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O14.6 Aetiology of Infectious Proctitis Differs by HIV Status
  1. M Bissessor1,2,
  2. C K Fairley1,2,
  3. T R Read1,2,
  4. I M Denham1,
  5. C S Bradshaw1,2,3,
  6. M Y Chen1,2
  1. 1Melbourne Sexual Health Centre, Melbourne, Australia
  2. 2Melbourne School of Population Health, University of Melbourne, Melbourne, Australia
  3. 3Department of Epidemiology and Preventive Medicine, Monash University, Melbourne, Australia


Background Sexually acquired rectal infections are common among men who have sex with men (MSM) and increase the risk of HIV acquisition. We aimed to compare the spectrum of pathogens responsible for infectious proctitis between HIV positive and HIV negative MSM.

Methods We undertook a study of MSM who presented to Melbourne Sexual Health Centre with symptomatic proctitis between March 2003 and December 2011. Men with proctitis were tested for gonorrhoea by culture, chlamydia by strand displacement assay, and herpes simplex virus (HSV) by PCR. Chlamydia positive specimens were genotyped for lymphogranuloma venereum (LGV).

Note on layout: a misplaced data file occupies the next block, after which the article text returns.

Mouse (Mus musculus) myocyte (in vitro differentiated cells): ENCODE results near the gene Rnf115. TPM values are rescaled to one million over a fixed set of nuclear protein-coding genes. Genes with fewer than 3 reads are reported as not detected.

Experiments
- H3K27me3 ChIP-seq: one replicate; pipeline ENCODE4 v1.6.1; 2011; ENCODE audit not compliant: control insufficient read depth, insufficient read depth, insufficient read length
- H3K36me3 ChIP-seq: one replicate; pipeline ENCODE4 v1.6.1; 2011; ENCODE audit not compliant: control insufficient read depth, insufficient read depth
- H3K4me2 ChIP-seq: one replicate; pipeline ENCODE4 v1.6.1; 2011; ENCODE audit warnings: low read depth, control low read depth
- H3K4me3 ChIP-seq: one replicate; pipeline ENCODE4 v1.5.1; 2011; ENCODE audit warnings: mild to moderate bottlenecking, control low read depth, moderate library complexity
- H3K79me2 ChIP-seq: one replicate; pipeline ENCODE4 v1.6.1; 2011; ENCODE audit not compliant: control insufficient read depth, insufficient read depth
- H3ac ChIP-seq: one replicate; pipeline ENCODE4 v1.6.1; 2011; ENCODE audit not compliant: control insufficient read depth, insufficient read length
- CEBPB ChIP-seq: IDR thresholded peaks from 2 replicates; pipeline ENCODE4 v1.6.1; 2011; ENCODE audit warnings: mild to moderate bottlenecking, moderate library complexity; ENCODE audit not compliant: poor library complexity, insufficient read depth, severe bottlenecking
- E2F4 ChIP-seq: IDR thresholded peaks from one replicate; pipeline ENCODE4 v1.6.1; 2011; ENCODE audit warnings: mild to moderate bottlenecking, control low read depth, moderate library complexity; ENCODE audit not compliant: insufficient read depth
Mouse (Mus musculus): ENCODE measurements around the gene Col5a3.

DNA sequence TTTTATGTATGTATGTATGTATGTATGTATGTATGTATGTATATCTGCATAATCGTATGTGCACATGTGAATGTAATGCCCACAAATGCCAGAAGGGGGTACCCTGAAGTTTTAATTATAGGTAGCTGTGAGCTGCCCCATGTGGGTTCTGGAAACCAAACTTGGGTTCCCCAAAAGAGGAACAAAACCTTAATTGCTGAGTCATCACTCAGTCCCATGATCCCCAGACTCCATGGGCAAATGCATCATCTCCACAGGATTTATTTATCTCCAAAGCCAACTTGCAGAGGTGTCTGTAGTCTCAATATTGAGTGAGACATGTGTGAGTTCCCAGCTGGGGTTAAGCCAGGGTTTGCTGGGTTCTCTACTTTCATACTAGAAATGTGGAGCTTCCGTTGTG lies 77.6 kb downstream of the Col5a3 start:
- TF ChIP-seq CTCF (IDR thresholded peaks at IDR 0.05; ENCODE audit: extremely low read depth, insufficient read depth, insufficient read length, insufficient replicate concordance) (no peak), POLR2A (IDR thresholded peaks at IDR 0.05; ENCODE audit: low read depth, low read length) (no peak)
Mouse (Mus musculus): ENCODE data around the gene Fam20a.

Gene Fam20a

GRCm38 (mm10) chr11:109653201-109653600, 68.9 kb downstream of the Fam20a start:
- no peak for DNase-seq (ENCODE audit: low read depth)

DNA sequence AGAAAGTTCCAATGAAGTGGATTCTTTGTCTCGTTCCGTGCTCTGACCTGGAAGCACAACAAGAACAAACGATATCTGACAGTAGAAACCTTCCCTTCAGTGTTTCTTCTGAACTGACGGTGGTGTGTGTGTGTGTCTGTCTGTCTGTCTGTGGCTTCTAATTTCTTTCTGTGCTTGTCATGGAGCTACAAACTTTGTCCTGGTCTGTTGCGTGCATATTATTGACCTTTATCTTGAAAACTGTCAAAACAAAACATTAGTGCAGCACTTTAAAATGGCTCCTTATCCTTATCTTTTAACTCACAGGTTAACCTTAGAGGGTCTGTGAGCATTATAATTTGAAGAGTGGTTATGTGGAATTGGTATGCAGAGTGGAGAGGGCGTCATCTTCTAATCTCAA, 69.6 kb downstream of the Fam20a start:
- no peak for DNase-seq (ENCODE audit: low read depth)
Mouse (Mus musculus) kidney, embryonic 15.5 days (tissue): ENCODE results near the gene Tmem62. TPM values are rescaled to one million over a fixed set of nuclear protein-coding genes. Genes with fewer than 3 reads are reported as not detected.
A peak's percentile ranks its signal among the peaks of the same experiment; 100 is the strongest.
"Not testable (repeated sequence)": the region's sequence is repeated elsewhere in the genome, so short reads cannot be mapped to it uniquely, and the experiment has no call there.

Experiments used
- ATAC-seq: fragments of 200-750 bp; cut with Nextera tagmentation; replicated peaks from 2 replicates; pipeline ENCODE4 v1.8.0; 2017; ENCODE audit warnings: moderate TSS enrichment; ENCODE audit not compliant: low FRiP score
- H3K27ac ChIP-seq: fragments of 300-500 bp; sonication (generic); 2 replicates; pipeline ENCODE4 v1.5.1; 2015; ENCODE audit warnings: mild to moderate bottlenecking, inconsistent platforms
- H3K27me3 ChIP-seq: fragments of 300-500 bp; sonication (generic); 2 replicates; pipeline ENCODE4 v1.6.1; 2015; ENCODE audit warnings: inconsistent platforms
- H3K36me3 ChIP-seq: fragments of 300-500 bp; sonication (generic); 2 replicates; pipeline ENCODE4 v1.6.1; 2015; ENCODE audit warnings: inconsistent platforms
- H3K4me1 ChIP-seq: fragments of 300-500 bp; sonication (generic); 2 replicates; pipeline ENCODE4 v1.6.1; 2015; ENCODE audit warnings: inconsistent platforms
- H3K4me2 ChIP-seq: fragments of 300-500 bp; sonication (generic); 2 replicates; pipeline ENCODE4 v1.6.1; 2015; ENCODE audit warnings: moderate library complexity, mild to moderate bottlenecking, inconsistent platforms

Results Among the 279 men in the study, 141 were HIV positive and 138 were HIV negative. The median CD4 count among HIV positive men was 423 (range 189–1026). The prevalence of infections among HIV positive and HIV negative men respectively was: chlamydia (23.4% versus 21.7%, p = 0.7); gonorrhoea (13.4% versus 10.8%, p = 0.5); HSV-1 (14.2% versus 6.5%, p = 0.04); HSV-2 (22% versus 12.3%, p = 0.03); and LGV (7.8% versus 0.7%, p = 0.004). HIV positive men were more likely to have multiple infections (17.7% versus 8.6%, p = 0.017). Only 32% of men with HSV associated proctitis had visible anal ulceration.

Conclusion Among MSM presenting with proctitis, HSV, LGV and multiple infections are more common among HIV positive men than among HIV negative men. MSM presenting with proctitis require comprehensive testing and treatment for possible pathogens including herpes in the absence of anal ulceration.

  • aetiology
  • proctitis
  • STI

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